President Maithripala Sirisena speaking at the ‘Ranaviru Commemoration Parade 2015’ held in Matara on Tuesday said that the reconciliation proce…
Northern Provincial Council Chief Minister and TNA politico C. V. Wigneswaran made a statement when he went to pay his respects to the war dead …
Northern Provincial Council Chief Minister and TNA politico C. V. Wigneswaran made a statement when he went to pay his respects to the war dead at Mullivaikkal, Mullaitivu on Monday (18 May).
It was at Mullivaikkal that LTTE Leader Velupillai Prabhakaran’s body was found and where the LTTE fought its last battle.
He said that Tamils don’t want to punish the perpetrators, but they are only seeking the truth about what transpired. Wigneswaran was referring to civilian casualties and also the killing of alleged LTTE surrendees, especially during the closing stages of the war against terrorism in 2009.
His was a plea for truth and not for justice, similar to the plea made by South Africa’s famous apartheid freedom fighter Nelson Mandela, who sought the truth and not justice against the racist whites in South Africa, when its apartheid regime was finally broken in the early 1990s.
It’s said that the reason that drove Mandela to seek for truth and not justice, which led to the establishment of the Truth Commission, was not because he was guided by Abraham Lincoln’s philosophy of “With malice toward none and charity for all,” only, but also by realism.
In the case of Mandela, he felt that a truth seeking commission rather than a justice seeking commission would induce the whites, whose expertise and skills were needed by Black South Africa, post apartheid, to take that country forward, would then prevent them from leaving its shores, an event, if it had taken place, would have had left South Africa an orphan, economically.
Likewise, it’s pragmatism getting the better of politics, or, rather than wanting to seek revenge or justice, that has made Wigneswaran, perhaps a first from a politico from a nationalist Tamil political party from the North and East to say, that what the Tamils are seeking for is the truth as to what happened at the last stages of the war and not justice.
He also stressed the importance of the surviving family members in the ‘Northern’ war, being informed of the fate of their loved ones who have since ‘disappeared.’
In as much as a closed economy stifled Sri Lanka’s progress for 21 long years from 1956 to 1977, similarly, if in the event Colombo adopts the attitude of the three proverbial monkeys of ‘see no evil, hear no evil, speak no evil’ on the alleged war crimes issue, it would then run the risk of being economically isolated from the rest of the world, a natural consequence of being first isolated politically, by not heeding to their call for investigations into such.
It’s the international community, which is also Sri Lanka’s main market, i.e. the West, whether those be merchandise exports or tourism services exports, which, ipso facto, takes main delivery of such. And, breaking their rules and laws by not conducting an inquiry as spelt out by Wigneswaran is playing with economic fire, threatening to make Sri Lanka desolate, similar to what happened to the island in the period 1970-77.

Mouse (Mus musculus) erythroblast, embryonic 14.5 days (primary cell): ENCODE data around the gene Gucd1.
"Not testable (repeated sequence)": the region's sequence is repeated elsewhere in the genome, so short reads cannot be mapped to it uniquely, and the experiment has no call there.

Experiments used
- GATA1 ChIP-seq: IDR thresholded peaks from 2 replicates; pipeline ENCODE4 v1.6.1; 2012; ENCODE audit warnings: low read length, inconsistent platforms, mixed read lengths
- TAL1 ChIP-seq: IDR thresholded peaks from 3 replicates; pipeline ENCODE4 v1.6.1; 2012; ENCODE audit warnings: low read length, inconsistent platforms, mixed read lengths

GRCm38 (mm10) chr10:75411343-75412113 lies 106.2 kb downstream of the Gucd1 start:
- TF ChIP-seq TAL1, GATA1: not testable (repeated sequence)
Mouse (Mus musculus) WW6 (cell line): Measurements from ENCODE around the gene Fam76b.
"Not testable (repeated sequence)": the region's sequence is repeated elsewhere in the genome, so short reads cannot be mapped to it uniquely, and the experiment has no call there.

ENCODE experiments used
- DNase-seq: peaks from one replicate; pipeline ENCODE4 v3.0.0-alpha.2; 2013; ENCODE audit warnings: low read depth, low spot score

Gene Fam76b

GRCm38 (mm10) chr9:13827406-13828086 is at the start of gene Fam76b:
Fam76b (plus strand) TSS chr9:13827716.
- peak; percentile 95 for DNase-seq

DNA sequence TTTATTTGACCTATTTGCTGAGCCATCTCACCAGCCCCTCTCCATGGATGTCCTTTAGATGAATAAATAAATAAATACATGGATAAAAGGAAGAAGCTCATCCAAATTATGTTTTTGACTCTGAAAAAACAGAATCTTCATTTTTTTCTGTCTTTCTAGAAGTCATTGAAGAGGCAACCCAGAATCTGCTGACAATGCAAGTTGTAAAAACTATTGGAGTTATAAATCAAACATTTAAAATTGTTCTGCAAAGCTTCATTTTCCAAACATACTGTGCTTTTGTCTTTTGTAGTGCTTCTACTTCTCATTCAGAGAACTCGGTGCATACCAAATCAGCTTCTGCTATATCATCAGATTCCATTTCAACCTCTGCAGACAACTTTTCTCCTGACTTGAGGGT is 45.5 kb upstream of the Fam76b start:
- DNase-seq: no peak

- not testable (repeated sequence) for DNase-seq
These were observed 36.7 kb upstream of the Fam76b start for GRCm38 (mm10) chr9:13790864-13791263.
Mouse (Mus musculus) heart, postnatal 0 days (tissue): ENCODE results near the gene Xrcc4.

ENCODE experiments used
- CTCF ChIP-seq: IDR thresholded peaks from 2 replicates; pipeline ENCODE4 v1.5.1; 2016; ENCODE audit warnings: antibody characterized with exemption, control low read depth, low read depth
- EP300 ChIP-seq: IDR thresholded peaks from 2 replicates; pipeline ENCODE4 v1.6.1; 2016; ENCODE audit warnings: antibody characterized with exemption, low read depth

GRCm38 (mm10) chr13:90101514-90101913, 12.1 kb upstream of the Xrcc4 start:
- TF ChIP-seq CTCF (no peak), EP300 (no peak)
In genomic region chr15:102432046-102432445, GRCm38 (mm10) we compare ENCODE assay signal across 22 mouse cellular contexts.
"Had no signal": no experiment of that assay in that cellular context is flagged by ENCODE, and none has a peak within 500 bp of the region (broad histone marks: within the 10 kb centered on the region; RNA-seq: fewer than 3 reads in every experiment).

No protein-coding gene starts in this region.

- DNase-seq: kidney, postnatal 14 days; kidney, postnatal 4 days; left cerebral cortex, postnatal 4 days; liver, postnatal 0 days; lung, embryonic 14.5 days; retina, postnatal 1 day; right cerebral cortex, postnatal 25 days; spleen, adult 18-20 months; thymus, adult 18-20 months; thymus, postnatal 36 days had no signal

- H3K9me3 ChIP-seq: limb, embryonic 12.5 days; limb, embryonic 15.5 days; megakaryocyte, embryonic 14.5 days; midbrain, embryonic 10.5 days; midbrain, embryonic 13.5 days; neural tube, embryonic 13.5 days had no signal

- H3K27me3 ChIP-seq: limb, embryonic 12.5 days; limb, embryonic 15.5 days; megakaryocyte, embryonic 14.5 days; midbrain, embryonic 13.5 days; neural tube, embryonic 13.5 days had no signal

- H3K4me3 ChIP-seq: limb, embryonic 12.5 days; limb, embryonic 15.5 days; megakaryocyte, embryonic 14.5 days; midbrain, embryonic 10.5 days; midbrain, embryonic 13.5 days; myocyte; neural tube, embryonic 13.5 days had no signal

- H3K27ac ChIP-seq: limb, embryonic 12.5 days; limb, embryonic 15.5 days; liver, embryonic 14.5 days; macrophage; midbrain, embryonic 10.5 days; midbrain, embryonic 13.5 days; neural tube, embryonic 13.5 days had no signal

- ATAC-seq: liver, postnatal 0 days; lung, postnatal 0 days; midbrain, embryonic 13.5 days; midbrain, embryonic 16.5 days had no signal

The international community represented by the UN is mainly driven by the diktats of the West led by the USA. However, a saving grace, in the event Sri Lanka is nonchalant to the demands of the West in regard to finding out the truth as to what happened during the closing stages of the war, is the lesson which the international community (West) has learnt by trying to dictate their terms of governance to certain countries in the Middle East, which has resulted in those countries being left in tatters.
Examples of which are Libya, Iraq and Syria. Those were dictatorships, which, Sri Lanka, post 8 January 2015, however, is not. Western interference in those countries, together with their allies (Israeli bombing of Syria for example), either directly or indirectly were mainly militaristic, though economic sanctions, such as against Syria, have also been used. There may have been regime changes in those countries due to those actions (the exception being Syria), but the lot of those peoples and the conditions of those countries, mainly from an economic perspective, have been worse off than before.
However, there will be no military action against Colombo in the event it does not toe the line by not investigating into the alleged war crimes in question, though there is a possibility of economic sanctions being imposed on it which may be just as bad.
That may cause instability leading to terrorism which is not to the liking of the West. Terrorism nowadays is an exportable commodity. They are having a taste of it since ‘9/11.’ Therefore, ‘naming and shaming’ as advocated by Wigneswaran is a panacea for ‘all,’ with ‘all’ in this drama including Colombo, the international community and not least the Northern Tamils.
Such an action, ‘With malice toward none and charity for all,’ is also the engine needed to take the economy forward.
Which however, comes first? ‘Naming and shaming’ or general elections or UN Human Rights sessions in Geneva in September? Polls of course!